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Sam Harris´ meditation teaching in the Daily Meditations: Wisdom and Compassion

This post describes the purpose and some of the stylistic patterns of Sam Harris´ Daily Meditations.

Main Purposes

Sam Harris´ explicit goals for his Waking Up app are to use a modern approach to non-duality in order to help people with their life as individuals and as contributors to a better world.

More in detail, the purpose, according to Sam Harris in his contribution "What makes Waking Up different", is not (only) mental health, but to

  • "Radically transform your sense of what life is about

  • Truly wake up from the unhappy dream you call your life

  • To have fundamental insights into the nature of your mind

  • To integrate these insights with your life to make the world a better place."

In fact, that is the essence of the classical descriptions of "awakening" in Mahamudra and Dzogchen: wisdom and compassion, the inseparable pair.

Sam Harris´s non-dual meditations have one predominant technique:

They turn the meditator´s attention/awareness back to itself, or, to the "condition" or "context" or "space" in which all mental events (vision, sensation, emotion, thought) appear.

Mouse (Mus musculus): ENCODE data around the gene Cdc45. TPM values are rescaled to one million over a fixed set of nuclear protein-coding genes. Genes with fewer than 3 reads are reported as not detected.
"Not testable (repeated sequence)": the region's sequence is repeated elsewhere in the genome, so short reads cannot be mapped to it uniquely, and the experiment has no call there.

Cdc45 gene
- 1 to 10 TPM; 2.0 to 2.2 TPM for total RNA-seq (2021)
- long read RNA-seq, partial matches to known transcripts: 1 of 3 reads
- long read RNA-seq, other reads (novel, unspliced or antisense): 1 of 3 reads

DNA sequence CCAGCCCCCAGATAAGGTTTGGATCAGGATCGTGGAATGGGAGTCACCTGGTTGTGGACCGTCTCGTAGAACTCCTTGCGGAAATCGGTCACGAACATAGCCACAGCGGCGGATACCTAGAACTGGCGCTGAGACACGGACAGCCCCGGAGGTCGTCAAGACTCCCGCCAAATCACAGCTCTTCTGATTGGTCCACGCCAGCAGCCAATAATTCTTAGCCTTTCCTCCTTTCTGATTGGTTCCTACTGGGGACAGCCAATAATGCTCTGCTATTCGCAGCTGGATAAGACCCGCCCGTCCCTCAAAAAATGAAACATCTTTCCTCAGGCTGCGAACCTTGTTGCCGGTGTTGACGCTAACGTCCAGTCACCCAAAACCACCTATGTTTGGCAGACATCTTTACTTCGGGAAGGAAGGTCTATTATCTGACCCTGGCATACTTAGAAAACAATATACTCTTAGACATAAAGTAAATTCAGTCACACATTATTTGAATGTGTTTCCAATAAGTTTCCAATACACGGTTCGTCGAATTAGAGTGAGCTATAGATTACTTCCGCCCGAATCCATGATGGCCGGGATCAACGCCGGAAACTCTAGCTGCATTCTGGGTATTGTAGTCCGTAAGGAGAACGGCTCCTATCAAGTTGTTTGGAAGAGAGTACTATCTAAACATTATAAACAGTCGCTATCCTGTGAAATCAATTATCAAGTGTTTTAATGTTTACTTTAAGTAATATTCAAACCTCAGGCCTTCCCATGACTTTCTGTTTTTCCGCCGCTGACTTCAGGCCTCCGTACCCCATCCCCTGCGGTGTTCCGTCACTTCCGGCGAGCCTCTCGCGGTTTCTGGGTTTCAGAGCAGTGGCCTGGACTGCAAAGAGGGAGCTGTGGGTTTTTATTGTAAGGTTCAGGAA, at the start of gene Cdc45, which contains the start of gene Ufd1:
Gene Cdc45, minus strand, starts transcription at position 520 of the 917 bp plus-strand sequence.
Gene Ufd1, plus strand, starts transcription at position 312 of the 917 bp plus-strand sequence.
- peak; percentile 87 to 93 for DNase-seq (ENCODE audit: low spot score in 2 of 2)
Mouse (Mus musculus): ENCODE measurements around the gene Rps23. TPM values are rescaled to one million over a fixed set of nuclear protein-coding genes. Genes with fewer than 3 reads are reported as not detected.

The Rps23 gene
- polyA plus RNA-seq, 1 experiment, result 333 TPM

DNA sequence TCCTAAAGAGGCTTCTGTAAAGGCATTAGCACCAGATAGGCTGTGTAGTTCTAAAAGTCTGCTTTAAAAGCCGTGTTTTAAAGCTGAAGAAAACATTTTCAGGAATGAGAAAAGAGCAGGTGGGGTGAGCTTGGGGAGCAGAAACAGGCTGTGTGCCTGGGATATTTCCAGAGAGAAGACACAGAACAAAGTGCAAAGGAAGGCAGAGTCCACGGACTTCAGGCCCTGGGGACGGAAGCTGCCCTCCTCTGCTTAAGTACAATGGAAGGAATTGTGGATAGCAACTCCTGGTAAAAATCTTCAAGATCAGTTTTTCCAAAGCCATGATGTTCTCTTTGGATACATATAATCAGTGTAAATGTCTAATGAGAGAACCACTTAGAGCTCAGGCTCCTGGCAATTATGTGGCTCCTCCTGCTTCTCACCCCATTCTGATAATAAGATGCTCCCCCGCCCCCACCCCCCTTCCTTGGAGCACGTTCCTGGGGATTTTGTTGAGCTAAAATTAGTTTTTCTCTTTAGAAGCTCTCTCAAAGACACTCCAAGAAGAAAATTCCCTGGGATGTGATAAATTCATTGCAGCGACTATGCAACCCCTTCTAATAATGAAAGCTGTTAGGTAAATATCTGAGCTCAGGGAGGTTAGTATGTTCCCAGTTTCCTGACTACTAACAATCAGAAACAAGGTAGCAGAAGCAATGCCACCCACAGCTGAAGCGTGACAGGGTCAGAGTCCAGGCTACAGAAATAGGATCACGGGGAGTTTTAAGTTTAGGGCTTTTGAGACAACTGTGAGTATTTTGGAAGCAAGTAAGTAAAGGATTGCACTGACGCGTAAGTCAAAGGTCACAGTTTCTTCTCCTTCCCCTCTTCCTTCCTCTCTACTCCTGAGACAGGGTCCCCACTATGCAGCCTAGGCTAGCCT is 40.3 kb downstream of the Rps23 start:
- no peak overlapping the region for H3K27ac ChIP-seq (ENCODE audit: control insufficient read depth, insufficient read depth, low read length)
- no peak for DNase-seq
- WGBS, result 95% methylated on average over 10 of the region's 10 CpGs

This is the main insight, on which everything else rests: consciousness is the container for everything, as the space in which everything appears as a "modification of consciousness" or "modification of mind" (as Harris likes to say).

This fundamental insight provides the possibility to dis-identify with one's thoughts, and thus to escape the prison of reactivity.


There are four recognizable style components: repetition, abstraction, building blocks, and hypnotic elements.


Throughout his daily meditations, one will notice the repetitions of a small number of themes and formulations.

A typical often repeated building block, in slightly different formulations, is the instruction to recognize the thought and then take the "mind view".

This is like hammering some thoughts into the listener´s mind: a kind of mental training routine. At one point he says: "repeat this thousands of times - that´s the training".


Sam Harris is the master of abstraction.

There is nothing in his meditations that lead the listener to metaphorically wander off into imagined green meadows, a beach, or a forest.

Sam Harris steers clear of Buddhist terminologies such as awakening, enlightenment, realization, and even compassion. Even the word love is never mentioned. He avoids these abstract terms, and instead uses simpler concepts, such as becoming a better parent or letting go of problems.

The listener has to deal with abstract semantic aggregates such as "condition" "context" or "knowing" which all presuppose, I believe, some actual meditation experience, AND some conceptual knowledge.

Key terms very much liked by Sam Harris

  • Thought

  • Context

  • Condition

  • Control

  • Appearance

  • Openness

  • Knowing

  • Object

  • Continuum

  • Modification

  • Perturbation

This highly abstract, non-metaphorical approach allows for keeping the meditations to 10 minutes.